What's the Latest Development?
If you have a car, you could be earning money while you are not driving it. That is the idea behind a string of new start ups encouraging vehicle owners to share their cars in return for cash. In general, the owner receives two-thirds of the rental proceeds. "RelayRides says an owner of a midsize, late-model sedan who rents out a car for 10 hours a week could expect to clear about $3,000 a year." Currently, peer-to-peer car sharing is most widely available in San Francisco. Legal questions over insurance claims have slowed broader adoption.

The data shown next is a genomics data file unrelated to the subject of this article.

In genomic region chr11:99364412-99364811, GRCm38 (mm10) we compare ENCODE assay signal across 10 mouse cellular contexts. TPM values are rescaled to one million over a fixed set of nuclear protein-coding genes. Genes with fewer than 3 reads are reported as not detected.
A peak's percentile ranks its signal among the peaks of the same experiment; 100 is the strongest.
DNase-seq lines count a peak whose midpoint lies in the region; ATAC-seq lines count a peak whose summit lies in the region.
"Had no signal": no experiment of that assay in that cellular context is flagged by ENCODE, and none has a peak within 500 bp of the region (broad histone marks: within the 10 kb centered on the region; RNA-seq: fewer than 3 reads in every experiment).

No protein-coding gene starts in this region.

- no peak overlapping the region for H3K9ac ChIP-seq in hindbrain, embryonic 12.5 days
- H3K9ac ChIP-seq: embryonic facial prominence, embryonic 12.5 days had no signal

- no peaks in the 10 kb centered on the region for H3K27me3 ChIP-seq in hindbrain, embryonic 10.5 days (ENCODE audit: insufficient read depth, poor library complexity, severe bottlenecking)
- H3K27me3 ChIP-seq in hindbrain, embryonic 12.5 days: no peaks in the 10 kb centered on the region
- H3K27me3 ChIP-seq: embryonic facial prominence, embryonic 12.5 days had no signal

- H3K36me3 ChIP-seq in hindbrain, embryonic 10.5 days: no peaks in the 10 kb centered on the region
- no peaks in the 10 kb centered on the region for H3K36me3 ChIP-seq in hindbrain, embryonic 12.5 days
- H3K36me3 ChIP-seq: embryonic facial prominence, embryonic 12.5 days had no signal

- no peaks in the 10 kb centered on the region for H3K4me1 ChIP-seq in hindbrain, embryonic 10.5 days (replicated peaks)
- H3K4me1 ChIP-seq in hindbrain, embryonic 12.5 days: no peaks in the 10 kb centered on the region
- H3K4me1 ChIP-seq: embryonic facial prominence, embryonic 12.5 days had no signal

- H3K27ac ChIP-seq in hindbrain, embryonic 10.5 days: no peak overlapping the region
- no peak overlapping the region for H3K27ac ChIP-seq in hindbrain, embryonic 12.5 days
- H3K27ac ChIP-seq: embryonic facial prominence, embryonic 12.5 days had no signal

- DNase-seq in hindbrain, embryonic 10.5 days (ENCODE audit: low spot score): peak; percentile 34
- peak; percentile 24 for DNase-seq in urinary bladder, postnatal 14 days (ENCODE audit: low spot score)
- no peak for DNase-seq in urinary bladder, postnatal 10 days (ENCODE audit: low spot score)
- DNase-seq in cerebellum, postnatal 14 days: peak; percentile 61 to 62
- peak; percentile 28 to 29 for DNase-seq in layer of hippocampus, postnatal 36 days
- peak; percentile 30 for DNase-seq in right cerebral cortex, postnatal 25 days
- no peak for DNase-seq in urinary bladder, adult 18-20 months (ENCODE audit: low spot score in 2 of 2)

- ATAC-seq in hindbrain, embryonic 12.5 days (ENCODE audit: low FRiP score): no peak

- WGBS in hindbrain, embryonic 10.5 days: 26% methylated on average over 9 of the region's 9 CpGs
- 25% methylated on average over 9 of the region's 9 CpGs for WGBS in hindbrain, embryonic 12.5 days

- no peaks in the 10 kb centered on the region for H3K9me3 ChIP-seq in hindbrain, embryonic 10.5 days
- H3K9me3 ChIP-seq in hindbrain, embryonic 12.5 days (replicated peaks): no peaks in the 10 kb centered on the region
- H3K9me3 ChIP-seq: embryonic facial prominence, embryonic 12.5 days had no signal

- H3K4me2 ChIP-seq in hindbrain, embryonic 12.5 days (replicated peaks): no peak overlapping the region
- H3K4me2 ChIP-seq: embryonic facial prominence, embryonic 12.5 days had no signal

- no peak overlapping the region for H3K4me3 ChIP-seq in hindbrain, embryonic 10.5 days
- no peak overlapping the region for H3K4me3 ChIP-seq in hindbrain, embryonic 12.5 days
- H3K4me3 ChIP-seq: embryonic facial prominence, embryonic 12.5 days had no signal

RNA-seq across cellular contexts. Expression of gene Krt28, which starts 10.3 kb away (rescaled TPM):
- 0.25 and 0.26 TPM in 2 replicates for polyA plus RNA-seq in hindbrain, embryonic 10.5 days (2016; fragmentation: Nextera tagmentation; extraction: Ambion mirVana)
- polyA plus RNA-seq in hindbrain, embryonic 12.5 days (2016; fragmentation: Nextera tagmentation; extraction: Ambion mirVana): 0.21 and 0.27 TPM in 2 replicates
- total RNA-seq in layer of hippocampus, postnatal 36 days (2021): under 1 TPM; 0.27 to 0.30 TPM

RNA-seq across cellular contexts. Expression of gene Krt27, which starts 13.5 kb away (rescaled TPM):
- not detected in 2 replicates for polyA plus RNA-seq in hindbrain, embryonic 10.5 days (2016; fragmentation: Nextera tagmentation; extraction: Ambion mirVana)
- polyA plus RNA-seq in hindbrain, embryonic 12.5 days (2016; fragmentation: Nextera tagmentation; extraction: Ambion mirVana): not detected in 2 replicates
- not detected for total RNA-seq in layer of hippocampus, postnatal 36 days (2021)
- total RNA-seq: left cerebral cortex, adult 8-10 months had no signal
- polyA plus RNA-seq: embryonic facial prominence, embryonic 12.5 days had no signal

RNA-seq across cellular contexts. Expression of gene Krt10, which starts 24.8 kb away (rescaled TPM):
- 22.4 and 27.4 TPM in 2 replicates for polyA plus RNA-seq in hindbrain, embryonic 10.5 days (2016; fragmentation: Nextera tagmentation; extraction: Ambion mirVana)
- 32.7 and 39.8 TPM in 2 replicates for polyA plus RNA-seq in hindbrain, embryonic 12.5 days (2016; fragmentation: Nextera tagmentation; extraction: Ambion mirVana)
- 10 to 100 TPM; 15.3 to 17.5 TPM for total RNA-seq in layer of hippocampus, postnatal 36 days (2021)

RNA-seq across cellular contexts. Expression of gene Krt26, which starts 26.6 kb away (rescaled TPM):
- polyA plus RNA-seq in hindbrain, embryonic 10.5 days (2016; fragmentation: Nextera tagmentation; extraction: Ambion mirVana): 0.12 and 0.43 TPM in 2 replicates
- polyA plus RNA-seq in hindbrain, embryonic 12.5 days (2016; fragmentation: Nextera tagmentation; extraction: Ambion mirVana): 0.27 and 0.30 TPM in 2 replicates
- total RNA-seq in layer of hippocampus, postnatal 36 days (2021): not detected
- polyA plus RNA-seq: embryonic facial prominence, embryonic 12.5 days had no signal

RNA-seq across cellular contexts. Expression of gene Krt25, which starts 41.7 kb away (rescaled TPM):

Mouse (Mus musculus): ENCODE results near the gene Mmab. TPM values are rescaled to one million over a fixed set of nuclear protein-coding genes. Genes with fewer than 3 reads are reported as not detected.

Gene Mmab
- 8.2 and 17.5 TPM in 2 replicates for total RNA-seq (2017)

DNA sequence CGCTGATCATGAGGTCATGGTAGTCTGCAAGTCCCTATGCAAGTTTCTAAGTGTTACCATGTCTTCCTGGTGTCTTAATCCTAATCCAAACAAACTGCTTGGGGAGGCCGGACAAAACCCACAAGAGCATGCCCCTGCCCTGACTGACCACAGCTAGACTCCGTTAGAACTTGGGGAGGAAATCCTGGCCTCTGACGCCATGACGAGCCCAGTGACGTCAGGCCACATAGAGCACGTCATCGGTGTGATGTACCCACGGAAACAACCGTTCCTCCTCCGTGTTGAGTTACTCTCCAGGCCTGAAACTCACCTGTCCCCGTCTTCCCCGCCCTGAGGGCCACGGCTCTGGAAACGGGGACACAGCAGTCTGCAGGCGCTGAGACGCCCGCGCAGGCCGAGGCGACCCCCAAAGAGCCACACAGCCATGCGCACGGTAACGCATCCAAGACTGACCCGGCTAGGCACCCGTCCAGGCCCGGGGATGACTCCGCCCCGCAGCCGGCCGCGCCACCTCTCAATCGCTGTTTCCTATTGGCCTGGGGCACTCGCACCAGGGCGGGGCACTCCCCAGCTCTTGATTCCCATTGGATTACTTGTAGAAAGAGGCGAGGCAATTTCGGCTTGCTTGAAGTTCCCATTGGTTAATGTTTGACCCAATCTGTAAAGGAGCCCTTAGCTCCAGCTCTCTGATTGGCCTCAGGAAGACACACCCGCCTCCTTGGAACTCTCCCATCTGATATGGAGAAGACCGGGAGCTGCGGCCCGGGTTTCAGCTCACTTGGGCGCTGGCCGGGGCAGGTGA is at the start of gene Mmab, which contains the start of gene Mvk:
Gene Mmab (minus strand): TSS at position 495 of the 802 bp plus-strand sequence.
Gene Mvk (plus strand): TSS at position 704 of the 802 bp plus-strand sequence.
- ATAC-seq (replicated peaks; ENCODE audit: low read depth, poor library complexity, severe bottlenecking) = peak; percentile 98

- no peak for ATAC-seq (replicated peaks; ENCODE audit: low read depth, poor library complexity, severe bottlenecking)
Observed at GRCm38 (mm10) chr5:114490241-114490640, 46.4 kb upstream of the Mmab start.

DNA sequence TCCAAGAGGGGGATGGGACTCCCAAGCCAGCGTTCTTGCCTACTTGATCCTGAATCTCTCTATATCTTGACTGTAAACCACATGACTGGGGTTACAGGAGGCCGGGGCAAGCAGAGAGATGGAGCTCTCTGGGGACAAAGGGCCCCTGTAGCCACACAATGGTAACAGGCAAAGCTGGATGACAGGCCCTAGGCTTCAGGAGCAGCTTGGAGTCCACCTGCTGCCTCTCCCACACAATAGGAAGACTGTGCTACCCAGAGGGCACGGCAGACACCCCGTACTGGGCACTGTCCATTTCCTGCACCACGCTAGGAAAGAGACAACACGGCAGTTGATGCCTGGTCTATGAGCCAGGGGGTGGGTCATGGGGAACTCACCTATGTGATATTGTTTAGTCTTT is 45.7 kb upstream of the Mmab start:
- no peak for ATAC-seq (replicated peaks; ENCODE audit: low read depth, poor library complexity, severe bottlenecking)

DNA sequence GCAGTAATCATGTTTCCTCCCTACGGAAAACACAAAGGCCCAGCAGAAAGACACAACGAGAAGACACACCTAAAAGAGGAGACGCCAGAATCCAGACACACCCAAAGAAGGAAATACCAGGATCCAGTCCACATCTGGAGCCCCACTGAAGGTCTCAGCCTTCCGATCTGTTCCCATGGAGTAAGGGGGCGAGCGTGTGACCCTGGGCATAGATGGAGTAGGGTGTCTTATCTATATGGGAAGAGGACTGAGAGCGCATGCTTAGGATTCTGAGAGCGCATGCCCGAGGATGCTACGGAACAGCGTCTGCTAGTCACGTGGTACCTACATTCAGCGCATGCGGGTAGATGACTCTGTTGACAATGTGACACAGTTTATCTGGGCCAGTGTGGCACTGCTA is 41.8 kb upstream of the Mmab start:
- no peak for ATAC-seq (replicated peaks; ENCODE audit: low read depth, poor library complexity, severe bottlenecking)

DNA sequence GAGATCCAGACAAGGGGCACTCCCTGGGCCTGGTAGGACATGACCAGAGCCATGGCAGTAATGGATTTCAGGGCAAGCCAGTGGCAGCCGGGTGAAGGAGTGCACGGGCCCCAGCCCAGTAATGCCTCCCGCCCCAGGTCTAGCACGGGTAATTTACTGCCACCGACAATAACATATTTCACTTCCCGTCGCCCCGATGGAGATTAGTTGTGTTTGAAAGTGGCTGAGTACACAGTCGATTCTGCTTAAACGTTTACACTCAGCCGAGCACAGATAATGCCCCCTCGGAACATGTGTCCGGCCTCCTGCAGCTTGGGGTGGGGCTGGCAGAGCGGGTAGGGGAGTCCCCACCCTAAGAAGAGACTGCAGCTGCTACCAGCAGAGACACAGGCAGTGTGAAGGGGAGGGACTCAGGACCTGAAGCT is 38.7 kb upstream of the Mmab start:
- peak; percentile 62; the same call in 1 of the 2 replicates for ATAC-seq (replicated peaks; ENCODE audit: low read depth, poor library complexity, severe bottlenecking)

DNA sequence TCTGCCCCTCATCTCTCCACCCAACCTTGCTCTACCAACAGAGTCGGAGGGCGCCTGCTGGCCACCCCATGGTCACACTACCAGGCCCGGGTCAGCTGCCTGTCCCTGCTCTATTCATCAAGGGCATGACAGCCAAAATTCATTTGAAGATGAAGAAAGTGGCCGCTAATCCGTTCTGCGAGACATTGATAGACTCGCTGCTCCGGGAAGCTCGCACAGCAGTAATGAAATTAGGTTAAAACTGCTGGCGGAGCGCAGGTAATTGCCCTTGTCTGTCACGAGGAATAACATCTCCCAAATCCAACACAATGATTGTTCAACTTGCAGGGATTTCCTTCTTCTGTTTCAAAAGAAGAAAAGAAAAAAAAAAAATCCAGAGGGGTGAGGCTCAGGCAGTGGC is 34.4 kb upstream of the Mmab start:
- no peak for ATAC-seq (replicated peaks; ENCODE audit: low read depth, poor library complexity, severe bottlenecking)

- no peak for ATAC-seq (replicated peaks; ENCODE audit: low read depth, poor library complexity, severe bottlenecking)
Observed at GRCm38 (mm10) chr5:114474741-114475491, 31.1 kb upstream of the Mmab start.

What's the Big Idea?
There was a time when registered drivers outnumbered registered vehicles. As environmental and financial resources become scarcer, we may be returning to that age, says Randall Stross, professor of business at San Jose State University. "Car sharing is just one form of 'collaborative consumption,' the clunky catchphrase that...is commonly used to suggest an ideological or moral imperative to share more things." Projects encouraging drivers to share their cars are further evidence of social networking's ability to improve resource efficiency.
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